Why Aren’t There Even More Women Political Leaders?


Professor Catherine Powell shared her expert opinion with Forbes on the underrepresentation of women political leaders.

The 2020 election set numerous records with respect to women’s election to federal office:  the first woman – and the first woman of color — has been elected to national office as vice-president, a record number of women were elected to the 117th Congress, a record number of Republican women have been elected to the U.S. House of Representatives, and a record number of women of color were elected to the House.

Nonetheless, women remain dramatically underrepresented in U.S. elected offices. Even with these current record-setting numbers, women will only hold just over 26% of the seats in the 117th Congress. And that’s much higher than the proportion of women who are leaders of the top 500 S&P companies (6.2%).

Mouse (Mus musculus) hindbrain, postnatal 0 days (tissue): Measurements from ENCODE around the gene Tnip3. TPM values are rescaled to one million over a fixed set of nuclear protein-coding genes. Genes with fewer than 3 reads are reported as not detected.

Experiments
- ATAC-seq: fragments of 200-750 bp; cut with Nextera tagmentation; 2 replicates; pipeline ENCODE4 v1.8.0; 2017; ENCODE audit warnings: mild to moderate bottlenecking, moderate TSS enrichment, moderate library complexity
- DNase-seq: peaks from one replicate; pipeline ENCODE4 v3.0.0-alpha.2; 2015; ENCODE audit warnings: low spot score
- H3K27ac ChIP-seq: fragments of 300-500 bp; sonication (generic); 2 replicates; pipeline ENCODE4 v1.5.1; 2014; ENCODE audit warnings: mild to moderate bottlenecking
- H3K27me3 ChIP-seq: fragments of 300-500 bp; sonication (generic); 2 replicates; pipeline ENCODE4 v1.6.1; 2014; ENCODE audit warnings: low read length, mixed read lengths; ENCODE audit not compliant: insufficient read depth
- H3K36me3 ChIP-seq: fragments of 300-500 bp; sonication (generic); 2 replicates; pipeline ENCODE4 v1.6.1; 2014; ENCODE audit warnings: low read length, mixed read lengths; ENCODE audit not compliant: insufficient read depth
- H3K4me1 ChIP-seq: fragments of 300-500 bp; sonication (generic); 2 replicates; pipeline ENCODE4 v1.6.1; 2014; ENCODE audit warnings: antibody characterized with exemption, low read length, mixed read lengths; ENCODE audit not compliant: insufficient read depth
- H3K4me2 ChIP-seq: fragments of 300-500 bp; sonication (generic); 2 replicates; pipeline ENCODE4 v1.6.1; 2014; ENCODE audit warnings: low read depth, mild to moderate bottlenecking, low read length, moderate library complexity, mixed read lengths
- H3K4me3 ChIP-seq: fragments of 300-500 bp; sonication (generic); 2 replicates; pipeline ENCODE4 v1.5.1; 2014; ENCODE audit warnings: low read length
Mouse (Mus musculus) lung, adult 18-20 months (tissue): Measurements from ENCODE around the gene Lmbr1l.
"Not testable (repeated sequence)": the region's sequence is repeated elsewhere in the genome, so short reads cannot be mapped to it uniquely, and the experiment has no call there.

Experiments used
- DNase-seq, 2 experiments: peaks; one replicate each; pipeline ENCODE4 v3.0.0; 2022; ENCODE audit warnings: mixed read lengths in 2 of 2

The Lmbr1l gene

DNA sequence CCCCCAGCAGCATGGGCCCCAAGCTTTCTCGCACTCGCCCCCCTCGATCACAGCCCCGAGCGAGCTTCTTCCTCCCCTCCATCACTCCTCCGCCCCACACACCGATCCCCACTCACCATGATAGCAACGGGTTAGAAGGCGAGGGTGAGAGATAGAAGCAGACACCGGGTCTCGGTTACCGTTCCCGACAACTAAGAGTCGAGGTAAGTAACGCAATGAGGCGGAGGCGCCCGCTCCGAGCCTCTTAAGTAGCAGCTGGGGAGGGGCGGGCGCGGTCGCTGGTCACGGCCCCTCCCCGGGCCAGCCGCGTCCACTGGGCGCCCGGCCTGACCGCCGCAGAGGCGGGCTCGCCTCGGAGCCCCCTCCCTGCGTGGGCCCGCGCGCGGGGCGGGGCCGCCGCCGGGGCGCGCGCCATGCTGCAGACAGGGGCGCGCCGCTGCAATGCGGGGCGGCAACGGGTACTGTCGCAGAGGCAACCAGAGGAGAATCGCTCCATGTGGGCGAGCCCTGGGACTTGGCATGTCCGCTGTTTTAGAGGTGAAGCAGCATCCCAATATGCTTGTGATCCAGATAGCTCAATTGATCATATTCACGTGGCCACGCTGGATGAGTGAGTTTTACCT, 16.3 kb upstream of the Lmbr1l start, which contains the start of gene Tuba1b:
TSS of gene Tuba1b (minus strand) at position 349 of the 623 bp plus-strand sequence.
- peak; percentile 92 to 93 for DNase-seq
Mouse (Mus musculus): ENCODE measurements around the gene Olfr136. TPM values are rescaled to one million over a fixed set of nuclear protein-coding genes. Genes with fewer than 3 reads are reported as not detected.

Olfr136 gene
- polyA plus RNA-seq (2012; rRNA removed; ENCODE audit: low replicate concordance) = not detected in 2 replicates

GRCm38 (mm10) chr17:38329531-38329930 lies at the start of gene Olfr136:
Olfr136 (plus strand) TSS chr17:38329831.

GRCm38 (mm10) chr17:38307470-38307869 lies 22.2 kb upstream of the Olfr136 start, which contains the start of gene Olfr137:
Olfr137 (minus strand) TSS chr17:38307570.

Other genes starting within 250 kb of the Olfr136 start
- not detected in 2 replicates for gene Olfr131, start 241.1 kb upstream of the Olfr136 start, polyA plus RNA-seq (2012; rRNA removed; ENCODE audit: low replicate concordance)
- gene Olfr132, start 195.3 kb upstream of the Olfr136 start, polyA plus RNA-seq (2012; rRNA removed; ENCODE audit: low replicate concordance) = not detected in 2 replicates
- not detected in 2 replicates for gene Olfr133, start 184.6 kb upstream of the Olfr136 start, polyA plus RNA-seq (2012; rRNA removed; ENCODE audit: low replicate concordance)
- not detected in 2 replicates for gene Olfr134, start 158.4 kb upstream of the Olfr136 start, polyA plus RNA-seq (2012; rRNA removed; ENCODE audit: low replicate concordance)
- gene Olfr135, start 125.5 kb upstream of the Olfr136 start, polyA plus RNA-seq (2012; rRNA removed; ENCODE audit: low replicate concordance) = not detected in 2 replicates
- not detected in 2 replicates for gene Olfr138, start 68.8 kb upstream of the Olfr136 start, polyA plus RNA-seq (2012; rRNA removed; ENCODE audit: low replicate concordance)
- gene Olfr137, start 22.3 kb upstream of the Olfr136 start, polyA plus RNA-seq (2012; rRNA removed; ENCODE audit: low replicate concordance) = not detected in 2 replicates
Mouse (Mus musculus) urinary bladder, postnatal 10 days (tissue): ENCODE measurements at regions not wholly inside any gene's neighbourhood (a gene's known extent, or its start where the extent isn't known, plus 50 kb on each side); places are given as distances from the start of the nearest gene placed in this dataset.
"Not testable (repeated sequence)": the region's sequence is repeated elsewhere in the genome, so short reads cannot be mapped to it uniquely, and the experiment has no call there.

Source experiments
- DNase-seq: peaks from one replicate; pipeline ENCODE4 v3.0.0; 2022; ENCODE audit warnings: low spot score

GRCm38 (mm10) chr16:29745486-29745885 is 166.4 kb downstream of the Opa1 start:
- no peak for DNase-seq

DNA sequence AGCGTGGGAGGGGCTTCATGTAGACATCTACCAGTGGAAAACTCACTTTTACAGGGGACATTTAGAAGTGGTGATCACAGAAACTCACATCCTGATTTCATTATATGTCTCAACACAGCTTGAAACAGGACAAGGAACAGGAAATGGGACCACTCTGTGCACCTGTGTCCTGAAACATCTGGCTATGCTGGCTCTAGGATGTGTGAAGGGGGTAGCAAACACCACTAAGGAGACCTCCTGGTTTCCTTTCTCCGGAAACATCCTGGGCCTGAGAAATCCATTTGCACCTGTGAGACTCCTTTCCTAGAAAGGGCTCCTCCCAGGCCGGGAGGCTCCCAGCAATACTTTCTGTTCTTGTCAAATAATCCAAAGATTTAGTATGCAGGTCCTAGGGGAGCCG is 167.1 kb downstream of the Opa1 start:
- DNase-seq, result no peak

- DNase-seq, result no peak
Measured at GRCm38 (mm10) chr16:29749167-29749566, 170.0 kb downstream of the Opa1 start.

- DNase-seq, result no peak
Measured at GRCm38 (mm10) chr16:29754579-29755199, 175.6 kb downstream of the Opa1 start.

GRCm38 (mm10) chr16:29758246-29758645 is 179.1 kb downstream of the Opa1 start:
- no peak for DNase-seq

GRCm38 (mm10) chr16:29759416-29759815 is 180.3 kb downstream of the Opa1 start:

What stops more women from running for political office?

Nor is the solution simply recruiting more women candidates, although that does help. Of course, based on the efforts of Emily’s List, which supports pro-choice Democratic women, and E-PAC and Winning for Women, which support Republican women, early money does help in electing women candidates. And, “new groups like She the People and Higher Heights are supporting women of color in politics, and Stacey Abrams stands as a symbol of the key role of Black women in supporting progressive leaders in particular,” points out Catherine Powell, a law professor at Fordham. And prominent women in politics can inspire other women to run; in states with a female governor or senator, this adds approximately seven female candidates for state legislative office.

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